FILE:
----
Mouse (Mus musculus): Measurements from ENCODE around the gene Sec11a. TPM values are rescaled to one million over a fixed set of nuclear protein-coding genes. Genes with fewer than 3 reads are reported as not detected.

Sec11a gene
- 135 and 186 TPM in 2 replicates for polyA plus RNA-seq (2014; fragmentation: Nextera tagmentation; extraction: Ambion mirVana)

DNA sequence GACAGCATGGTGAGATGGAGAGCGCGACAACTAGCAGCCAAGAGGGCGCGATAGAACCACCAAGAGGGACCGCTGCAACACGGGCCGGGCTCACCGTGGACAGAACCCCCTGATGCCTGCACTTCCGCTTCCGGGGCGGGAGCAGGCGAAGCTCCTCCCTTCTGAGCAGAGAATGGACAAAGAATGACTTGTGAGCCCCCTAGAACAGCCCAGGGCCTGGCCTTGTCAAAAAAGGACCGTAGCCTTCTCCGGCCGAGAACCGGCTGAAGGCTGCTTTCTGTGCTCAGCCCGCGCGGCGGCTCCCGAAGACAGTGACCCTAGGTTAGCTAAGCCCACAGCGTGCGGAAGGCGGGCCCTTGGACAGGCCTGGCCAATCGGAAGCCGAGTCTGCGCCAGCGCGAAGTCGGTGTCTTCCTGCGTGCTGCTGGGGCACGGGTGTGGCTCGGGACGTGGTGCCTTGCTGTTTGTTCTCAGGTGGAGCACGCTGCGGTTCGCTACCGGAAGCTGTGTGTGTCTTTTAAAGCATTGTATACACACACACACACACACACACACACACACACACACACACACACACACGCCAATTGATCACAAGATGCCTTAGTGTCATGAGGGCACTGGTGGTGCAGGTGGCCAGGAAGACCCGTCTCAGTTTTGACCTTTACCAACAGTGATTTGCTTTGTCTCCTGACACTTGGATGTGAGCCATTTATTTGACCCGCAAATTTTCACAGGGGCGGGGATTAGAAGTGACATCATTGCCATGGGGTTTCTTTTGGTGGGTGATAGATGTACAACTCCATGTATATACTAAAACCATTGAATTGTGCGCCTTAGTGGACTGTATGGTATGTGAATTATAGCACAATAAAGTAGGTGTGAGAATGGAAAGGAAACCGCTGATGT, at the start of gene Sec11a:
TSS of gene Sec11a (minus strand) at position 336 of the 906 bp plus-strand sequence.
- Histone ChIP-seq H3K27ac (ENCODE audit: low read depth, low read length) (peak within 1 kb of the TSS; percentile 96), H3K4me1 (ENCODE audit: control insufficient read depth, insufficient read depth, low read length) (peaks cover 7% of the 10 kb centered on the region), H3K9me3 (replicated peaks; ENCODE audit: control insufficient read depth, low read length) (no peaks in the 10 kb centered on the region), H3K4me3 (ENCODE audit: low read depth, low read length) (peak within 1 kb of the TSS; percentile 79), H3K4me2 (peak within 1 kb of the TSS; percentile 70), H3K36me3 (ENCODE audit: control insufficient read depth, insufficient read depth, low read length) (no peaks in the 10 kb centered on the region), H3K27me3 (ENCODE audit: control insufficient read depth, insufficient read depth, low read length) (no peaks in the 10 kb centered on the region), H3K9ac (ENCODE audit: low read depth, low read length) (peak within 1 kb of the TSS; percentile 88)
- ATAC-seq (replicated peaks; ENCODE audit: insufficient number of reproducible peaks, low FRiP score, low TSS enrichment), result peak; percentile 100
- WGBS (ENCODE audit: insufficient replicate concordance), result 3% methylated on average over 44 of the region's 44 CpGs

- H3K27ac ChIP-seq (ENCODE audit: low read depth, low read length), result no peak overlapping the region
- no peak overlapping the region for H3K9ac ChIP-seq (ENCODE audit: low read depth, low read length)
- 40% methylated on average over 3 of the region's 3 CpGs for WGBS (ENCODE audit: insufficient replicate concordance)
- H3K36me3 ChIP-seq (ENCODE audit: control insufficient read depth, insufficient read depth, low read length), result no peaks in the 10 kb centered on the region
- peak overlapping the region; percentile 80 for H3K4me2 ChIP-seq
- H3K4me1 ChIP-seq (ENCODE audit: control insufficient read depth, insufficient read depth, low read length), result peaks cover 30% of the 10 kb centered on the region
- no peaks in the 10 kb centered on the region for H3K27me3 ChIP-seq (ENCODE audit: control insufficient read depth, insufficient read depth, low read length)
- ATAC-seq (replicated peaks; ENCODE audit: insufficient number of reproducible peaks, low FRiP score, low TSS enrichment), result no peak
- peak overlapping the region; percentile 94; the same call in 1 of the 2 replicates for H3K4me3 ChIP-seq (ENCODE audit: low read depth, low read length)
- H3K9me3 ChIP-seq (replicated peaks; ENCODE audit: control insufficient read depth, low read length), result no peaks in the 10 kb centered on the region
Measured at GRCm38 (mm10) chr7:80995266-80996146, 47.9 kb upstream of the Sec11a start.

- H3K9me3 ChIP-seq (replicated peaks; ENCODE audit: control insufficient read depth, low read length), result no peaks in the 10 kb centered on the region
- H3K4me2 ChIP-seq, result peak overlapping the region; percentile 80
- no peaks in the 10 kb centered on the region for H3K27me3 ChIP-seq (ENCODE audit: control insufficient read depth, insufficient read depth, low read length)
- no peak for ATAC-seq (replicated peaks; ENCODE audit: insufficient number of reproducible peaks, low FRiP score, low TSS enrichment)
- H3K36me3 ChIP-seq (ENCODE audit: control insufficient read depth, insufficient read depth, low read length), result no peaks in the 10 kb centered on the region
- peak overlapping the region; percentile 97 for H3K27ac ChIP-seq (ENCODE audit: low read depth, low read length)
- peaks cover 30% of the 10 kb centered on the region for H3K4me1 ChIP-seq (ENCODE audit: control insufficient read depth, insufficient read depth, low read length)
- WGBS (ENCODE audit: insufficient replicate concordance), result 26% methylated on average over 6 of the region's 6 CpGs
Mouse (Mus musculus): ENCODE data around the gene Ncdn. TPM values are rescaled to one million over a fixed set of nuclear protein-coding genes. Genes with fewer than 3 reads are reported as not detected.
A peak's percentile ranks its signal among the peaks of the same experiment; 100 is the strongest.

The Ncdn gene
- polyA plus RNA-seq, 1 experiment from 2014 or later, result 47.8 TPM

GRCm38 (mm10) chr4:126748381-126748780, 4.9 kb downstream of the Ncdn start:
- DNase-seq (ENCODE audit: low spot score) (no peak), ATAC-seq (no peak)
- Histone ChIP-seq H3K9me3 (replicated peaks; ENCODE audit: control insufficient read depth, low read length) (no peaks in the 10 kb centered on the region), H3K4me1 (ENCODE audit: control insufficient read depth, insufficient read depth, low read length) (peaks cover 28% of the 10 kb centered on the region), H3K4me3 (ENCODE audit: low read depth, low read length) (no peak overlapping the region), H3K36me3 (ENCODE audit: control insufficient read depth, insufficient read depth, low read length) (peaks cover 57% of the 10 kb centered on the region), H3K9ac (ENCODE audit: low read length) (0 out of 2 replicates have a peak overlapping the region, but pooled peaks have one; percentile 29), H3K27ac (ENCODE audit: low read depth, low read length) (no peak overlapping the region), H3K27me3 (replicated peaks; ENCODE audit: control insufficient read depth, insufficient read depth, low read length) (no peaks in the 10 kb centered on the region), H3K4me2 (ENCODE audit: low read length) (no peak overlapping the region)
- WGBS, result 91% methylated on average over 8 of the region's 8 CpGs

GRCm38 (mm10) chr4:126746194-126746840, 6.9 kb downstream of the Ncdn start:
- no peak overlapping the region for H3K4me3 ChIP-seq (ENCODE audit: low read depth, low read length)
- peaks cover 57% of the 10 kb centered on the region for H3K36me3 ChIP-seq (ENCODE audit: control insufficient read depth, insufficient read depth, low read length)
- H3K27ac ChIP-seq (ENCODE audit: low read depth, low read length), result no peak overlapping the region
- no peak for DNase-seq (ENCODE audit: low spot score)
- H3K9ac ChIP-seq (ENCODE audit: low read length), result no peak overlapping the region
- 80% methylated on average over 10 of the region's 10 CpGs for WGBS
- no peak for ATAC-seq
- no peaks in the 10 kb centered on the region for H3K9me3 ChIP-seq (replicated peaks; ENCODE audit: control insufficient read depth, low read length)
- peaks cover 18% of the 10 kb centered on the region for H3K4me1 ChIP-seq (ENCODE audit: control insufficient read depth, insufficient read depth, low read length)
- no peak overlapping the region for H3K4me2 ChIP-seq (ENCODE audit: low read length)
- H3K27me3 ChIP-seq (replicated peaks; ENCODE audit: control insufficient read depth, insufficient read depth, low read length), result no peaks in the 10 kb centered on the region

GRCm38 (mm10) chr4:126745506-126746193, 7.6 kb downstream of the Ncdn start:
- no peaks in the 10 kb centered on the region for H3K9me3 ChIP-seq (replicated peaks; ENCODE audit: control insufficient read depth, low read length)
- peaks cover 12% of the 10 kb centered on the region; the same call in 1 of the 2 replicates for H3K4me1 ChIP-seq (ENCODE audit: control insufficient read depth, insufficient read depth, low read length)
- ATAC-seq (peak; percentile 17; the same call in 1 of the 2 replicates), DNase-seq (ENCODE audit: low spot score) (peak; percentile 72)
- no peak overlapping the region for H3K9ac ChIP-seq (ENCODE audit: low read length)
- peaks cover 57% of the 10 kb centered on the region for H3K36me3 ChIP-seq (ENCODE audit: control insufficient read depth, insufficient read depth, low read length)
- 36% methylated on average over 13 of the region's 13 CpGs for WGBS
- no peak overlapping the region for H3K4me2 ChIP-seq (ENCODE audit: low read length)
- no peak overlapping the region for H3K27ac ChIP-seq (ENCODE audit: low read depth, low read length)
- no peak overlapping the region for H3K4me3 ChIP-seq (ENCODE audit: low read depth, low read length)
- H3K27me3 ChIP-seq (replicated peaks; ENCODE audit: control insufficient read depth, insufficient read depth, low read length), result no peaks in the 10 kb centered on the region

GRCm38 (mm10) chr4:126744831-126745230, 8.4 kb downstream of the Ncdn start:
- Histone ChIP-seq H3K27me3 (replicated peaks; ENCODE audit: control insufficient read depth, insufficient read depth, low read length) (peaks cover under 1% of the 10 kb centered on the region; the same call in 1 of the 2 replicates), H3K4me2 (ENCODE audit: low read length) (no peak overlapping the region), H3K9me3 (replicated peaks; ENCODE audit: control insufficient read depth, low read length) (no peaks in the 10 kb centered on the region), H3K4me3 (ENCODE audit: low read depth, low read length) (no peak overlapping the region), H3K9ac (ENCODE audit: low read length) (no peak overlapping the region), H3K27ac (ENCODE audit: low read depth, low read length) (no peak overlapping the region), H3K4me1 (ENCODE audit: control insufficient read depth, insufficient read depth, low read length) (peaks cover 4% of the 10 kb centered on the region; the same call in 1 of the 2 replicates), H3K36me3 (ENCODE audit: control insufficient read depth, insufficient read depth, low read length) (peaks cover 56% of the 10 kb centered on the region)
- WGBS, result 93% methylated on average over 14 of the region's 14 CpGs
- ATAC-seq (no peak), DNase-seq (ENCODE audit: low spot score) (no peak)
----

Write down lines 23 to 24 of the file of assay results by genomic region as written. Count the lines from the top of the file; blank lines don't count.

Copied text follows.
- no peak for ATAC-seq (replicated peaks; ENCODE audit: insufficient number of reproducible peaks, low FRiP score, low TSS enrichment)
- H3K36me3 ChIP-seq (ENCODE audit: control insufficient read depth, insufficient read depth, low read length), result no peaks in the 10 kb centered on the region